New research has identified the specific biological mechanism behind the muscle dysfunction found in myotonic dystrophy type 1 (DM1) and further shows that calcium channel blockers can reverse these symptoms in animal models of the disease. The researchers believe this class of drugs, widely used to treat a number of cardiovascular diseases, hold promise as a future treatment for DM1.
“The main finding of our study is that combined calcium and chloride channelopathy is highly deleterious and plays a central role in the function impairment of muscle found in the disease,” said John Lueck, PhD, an assistant professor at the University of Rochester Medical Center (URMC) in the Departments of Pharmacology and Physiology, and Neurology. “Our research also suggests that muscle impairment in DM1 is potentially mitigated by common clinically available calcium channel blockers and that calcium channel modulation is a potential therapeutic strategy.” Lueck is lead author of the study, which appears in the Journal of Clinical Investigation.
Toxic RNA disrupts muscle function
Myotonic dystrophy is one of the most common forms of muscular dystrophy. People with the disease have muscle weakness and prolonged muscle tensing (myotonia), making it difficult to relax muscles after use. The disease also affects the eyes, heart, and brain, leading eventually to difficulty walking, swallowing, and breathing.
More than 20 years ago, URMC neurologist Charles Thornton, MD, and others uncovered how a genetic flaw–a trinucleotide repeat expansion that results in thousands of repetitions of code on a segment of chromosome 19–gives rise to DM1. This repeat expansion, which grows longer over time, results in the creation of abnormal RNA which accumulates in the nucleus of cells and interferes with the normal processing of many other RNAs. Thornton is a co-author of the current study and the research was a collaboration between the Lueck and Thornton labs.
This toxic RNA specifically disrupts the function of muscleblind-like (MBNL) proteins responsible for regulating the splicing of transcripts important for maintaining healthy muscle function. Among other things, these splicing defects impair the function of receptors for calcium and chloride channels, gateways in muscle cells that help convert electrical signals from motor neurons into chemical signals within the muscle cells. Specifically, the release of stored calcium causes muscle cells to contract, a process called excitation-contraction coupling (ECC), while lowering the concentration of the chemical depolarizes the cell and allows it to relax.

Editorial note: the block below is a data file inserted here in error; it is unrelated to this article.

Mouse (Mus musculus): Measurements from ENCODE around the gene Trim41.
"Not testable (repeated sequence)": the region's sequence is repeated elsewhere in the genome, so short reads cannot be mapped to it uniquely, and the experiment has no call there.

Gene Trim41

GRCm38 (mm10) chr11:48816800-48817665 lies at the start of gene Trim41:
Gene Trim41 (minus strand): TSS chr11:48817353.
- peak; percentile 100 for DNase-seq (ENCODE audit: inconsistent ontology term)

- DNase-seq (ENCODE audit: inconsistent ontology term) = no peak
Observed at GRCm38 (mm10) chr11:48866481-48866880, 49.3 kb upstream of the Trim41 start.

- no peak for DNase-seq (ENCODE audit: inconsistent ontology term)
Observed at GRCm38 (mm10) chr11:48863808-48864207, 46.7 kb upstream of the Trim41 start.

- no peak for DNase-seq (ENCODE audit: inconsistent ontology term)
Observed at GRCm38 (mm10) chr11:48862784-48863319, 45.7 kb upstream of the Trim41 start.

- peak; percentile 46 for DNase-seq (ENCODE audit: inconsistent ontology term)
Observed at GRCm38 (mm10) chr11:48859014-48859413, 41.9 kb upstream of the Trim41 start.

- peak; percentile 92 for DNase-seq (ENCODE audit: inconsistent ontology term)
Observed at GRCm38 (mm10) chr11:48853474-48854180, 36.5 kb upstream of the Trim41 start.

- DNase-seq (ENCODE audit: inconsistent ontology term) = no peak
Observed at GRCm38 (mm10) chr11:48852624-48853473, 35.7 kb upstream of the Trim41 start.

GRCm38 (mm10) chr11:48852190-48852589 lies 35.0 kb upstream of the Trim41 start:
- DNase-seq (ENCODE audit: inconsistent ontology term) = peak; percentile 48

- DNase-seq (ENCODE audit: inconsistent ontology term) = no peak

Calcium channel blockers to the rescue
Lueck and his colleagues were particularly interested in understanding this cycle as it held the potential to explain the muscular dysfunction in DM1. The first challenge was to focus on the muscle impact of the disease and eliminate the “noise” of the dozens of other defects wrought by the toxic RNA. “Myotonic dystrophy is a really complicated disorder, which you can think of as almost like an aggregate of many diseases,” said Lueck. To accomplish this, the team created a mouse model that mimicked four of the splicing defects found in DM1 in genes associated with the calcium and chloride channels. These mice exhibited severe myotonia, muscle weakness, impaired mobility, respiratory defects, and a marked reduction in lifespan.
The involvement of the calcium channel in muscle dysfunction presented an opportunity and a target—calcium channel blockers are widely used to treat, among other things, high blood pressure, cardiac arrhythmias, and migraines. When the team treated the mice with verapamil, a calcium channel blocker used to treat hypertension and chest pains, the mice quickly recovered muscle function and began to resemble their healthy, wild type peers. The findings were possible by years of close observation of the animals by Lily Cisco, a graduate student in the Lueck lab who is first author of the study.
The researchers are quick to emphasize that verapamil is NOT an appropriate treatment for DM1 in humans due to its potential cardiac side effects. “We think that the calcium channel is a new therapeutic target and if we can target it correctly, pharmacologically that it will improve muscle function and health. Our goal now is to find the appropriate and safe calcium channel blocker that will do the job and we believe it exists.”
Additional co-authors include Matthew Sipple, and Katherine Edwards with URMC. The research was supported with funding from the National Institute of General Medical Sciences, the National Center for Advancing Translational Sciences, the National Institute of Neurological Disorders and Stroke, the National Institute of Arthritis and Musculoskeletal and Skin Diseases, and the Myotonic Dystrophy Foundation.